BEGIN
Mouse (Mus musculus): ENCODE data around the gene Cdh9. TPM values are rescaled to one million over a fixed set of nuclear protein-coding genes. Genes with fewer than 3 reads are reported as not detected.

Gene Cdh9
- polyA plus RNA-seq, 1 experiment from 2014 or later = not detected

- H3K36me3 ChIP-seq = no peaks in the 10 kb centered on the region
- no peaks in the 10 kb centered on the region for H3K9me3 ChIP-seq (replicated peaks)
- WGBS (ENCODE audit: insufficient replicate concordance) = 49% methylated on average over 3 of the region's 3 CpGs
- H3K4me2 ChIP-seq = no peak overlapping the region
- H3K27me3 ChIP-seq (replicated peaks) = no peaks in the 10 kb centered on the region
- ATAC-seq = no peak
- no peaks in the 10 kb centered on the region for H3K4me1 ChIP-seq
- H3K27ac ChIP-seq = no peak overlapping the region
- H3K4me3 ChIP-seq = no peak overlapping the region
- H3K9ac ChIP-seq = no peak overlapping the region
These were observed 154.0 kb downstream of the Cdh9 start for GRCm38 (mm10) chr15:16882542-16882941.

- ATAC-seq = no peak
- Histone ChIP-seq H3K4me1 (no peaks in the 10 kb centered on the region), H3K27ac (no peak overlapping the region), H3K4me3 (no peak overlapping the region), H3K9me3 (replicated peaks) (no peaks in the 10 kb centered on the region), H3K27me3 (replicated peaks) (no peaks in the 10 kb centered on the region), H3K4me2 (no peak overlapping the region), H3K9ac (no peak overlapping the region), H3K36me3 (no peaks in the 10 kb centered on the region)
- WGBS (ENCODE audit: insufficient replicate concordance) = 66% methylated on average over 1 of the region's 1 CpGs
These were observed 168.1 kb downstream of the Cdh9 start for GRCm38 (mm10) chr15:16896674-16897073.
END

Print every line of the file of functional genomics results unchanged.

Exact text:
Mouse (Mus musculus): ENCODE data around the gene Cdh9. TPM values are rescaled to one million over a fixed set of nuclear protein-coding genes. Genes with fewer than 3 reads are reported as not detected.

Gene Cdh9
- polyA plus RNA-seq, 1 experiment from 2014 or later = not detected

- H3K36me3 ChIP-seq = no peaks in the 10 kb centered on the region
- no peaks in the 10 kb centered on the region for H3K9me3 ChIP-seq (replicated peaks)
- WGBS (ENCODE audit: insufficient replicate concordance) = 49% methylated on average over 3 of the region's 3 CpGs
- H3K4me2 ChIP-seq = no peak overlapping the region
- H3K27me3 ChIP-seq (replicated peaks) = no peaks in the 10 kb centered on the region
- ATAC-seq = no peak
- no peaks in the 10 kb centered on the region for H3K4me1 ChIP-seq
- H3K27ac ChIP-seq = no peak overlapping the region
- H3K4me3 ChIP-seq = no peak overlapping the region
- H3K9ac ChIP-seq = no peak overlapping the region
These were observed 154.0 kb downstream of the Cdh9 start for GRCm38 (mm10) chr15:16882542-16882941.

- ATAC-seq = no peak
- Histone ChIP-seq H3K4me1 (no peaks in the 10 kb centered on the region), H3K27ac (no peak overlapping the region), H3K4me3 (no peak overlapping the region), H3K9me3 (replicated peaks) (no peaks in the 10 kb centered on the region), H3K27me3 (replicated peaks) (no peaks in the 10 kb centered on the region), H3K4me2 (no peak overlapping the region), H3K9ac (no peak overlapping the region), H3K36me3 (no peaks in the 10 kb centered on the region)
- WGBS (ENCODE audit: insufficient replicate concordance) = 66% methylated on average over 1 of the region's 1 CpGs
These were observed 168.1 kb downstream of the Cdh9 start for GRCm38 (mm10) chr15:16896674-16897073.